Since this multi-dimensional definition is more restrictive, it is unsurprising that fewer municipalities qualify as rural compared to the more common population-based and metro area-based unidimensional definitions. In the case of Colorado, as Figure 1 shows, the population-based definition overstates the number of rural communities by 100 percent whereas the metro area-based definition overstates it by 44 percent.

Figure 1 – Number of Colorado municipalities by rural definition

Using this alternative definition, I conducted two tests on local fiscal policy choices to demonstrate that definition matters. The first involved exploring if the spatial component of rurality matters in predicting municipalities’ fiscal characteristics. My results indicate that distance matters: rural towns are less likely to adopt a local option sales tax and rely on a narrower bundle of taxes to finance the budget, for instance, compared to small but non-rural towns. These findings are consistent with the explanation that because visitors are less frequent, rural communities cannot as easily (or at all) shift the cost of financing local public goods to visitors, unlike their smaller but more urban counterparts.

In the second test, I compared the multidimensional definition to the metro area-based definition. The results were telling. In almost every statistical model I estimated, the image of fiscal policy choices in rural towns was the mirror opposite when I used the former definition compared to when I used the latter. In the one instance where both models agreed on fiscal policy choice—the probability of adopting a local option sales tax—using the metro area definition implied the choice was about three times less likely than when using the multi-dimensional definition. The imprecision reflects the measurement error of the former, as it includes municipalities close to urban centers more likely to have a local sales tax where the tax burden can more easily be paid by visitors.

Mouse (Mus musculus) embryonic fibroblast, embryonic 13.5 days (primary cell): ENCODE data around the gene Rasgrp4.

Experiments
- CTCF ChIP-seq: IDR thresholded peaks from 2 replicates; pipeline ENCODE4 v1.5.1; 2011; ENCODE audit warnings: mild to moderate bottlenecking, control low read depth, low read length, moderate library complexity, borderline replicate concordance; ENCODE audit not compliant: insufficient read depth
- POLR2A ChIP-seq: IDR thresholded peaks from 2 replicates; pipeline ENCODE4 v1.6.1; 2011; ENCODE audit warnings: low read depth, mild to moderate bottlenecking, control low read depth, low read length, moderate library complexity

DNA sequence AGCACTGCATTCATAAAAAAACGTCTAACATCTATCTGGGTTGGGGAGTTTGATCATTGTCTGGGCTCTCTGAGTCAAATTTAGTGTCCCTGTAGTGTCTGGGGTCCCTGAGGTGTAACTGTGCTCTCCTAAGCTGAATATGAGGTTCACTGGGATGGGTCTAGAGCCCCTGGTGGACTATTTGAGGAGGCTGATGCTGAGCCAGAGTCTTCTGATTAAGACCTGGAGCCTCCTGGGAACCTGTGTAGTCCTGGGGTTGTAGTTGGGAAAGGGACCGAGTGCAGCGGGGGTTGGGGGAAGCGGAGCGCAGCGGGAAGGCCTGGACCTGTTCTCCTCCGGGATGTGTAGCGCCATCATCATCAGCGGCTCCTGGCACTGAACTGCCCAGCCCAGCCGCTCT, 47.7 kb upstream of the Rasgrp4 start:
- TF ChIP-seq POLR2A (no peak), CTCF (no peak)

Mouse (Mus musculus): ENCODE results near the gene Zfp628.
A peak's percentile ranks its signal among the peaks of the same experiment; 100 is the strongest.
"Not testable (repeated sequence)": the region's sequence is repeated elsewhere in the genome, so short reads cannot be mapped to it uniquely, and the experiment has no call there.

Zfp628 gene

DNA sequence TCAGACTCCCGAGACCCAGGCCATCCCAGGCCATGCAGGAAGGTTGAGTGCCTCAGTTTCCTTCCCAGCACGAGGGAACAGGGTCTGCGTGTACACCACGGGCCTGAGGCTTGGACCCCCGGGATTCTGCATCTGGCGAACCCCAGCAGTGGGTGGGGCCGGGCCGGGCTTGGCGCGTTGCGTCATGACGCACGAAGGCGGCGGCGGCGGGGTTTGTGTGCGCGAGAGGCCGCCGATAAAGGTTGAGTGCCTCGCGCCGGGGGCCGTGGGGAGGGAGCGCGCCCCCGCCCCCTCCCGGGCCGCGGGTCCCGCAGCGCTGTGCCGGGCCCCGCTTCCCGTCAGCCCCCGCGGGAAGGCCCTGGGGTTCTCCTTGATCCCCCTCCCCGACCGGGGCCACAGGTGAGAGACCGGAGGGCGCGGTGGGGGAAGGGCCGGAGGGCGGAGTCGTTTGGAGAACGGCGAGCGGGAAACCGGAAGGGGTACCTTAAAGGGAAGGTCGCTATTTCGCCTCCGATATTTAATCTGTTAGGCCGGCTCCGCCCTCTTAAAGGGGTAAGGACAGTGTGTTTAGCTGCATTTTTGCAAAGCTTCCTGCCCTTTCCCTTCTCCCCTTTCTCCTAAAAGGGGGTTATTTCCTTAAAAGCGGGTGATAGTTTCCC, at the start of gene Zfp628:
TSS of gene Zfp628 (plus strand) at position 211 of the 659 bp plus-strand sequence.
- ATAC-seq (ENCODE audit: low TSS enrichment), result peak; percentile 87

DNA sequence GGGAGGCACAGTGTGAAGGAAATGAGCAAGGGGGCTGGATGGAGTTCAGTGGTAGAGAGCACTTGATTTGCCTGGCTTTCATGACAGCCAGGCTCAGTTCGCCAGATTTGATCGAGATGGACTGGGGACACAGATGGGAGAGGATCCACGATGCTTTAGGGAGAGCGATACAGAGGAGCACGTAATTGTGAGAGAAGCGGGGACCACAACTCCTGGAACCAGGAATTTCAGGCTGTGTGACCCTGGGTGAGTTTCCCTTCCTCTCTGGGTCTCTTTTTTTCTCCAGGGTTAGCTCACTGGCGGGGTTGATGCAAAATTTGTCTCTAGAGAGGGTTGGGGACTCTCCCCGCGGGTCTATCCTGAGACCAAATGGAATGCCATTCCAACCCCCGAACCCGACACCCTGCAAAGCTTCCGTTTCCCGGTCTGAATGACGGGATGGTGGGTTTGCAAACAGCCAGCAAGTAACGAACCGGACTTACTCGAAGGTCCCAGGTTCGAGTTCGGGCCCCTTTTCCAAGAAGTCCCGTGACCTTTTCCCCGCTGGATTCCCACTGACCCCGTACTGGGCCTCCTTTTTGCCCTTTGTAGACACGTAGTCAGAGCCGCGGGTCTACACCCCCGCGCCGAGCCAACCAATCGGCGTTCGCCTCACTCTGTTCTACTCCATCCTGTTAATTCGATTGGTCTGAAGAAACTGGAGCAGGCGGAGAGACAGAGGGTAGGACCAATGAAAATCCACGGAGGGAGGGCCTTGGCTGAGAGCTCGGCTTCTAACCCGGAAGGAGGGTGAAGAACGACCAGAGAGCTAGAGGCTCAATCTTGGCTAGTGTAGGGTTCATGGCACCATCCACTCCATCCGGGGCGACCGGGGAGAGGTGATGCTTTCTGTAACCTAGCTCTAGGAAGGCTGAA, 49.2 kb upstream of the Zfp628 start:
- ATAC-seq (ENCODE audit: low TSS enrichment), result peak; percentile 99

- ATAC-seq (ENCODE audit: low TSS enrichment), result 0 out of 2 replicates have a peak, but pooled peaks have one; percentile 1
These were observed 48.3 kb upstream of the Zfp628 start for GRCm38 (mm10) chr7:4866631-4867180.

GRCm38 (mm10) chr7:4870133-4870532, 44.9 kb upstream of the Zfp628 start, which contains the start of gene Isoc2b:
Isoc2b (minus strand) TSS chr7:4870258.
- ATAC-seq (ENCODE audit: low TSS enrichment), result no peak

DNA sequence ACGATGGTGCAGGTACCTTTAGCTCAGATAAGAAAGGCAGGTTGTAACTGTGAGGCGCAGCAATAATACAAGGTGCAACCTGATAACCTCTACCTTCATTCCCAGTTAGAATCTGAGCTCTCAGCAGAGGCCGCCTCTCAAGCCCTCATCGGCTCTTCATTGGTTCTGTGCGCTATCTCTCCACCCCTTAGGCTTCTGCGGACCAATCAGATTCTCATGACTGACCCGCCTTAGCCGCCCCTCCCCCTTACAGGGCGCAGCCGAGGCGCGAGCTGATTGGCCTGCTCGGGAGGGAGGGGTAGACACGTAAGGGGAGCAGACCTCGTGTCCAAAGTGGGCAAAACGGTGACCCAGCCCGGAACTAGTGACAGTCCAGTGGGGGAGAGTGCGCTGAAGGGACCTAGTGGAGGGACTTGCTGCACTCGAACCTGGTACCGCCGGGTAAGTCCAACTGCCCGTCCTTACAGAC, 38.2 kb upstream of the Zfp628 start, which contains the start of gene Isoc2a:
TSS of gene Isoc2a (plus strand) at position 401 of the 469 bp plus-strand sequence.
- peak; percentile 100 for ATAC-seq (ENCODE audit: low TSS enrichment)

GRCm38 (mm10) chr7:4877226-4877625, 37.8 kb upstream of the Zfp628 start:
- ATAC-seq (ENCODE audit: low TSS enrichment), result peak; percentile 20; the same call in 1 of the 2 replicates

These results point to the deficiency of one dimensional definitions of what it means to be rural, and the main conclusion to be drawn from the study is that definition matters. The implication for policymakers is straightforward. If lawmakers want to preserve rural communities and appropriately target fiscal aid towards this goal, they must select a definition of rurality that aligns with the sort of communities they intend to help. The implication for academic researchers is similarly straightforward. All rural towns are small but not all small towns are rural. Researchers must measure the attributes that separate the two and include them in their models for us to have confidence in the results.

Importantly, the multi-dimensional definition I used is arguable, and there may be good cases for alternatives. What is crucial is that in defining rural, we are transparent in our reasoning and evidence for selecting one definition over another. Only by doing so can we move closer to consensus.

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Note:  This article gives the views of the author, and not the position of USAPP – American Politics and Policy, nor the London School of Economics.

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About the author

Geoffrey Propheter University of Colorado Denver
Geoffrey Propheter is an Assistant Professor in the School of Public Affairs at the University of Colorado Denver. His research covers local public finance, land and economic development, and sports and urban affairs.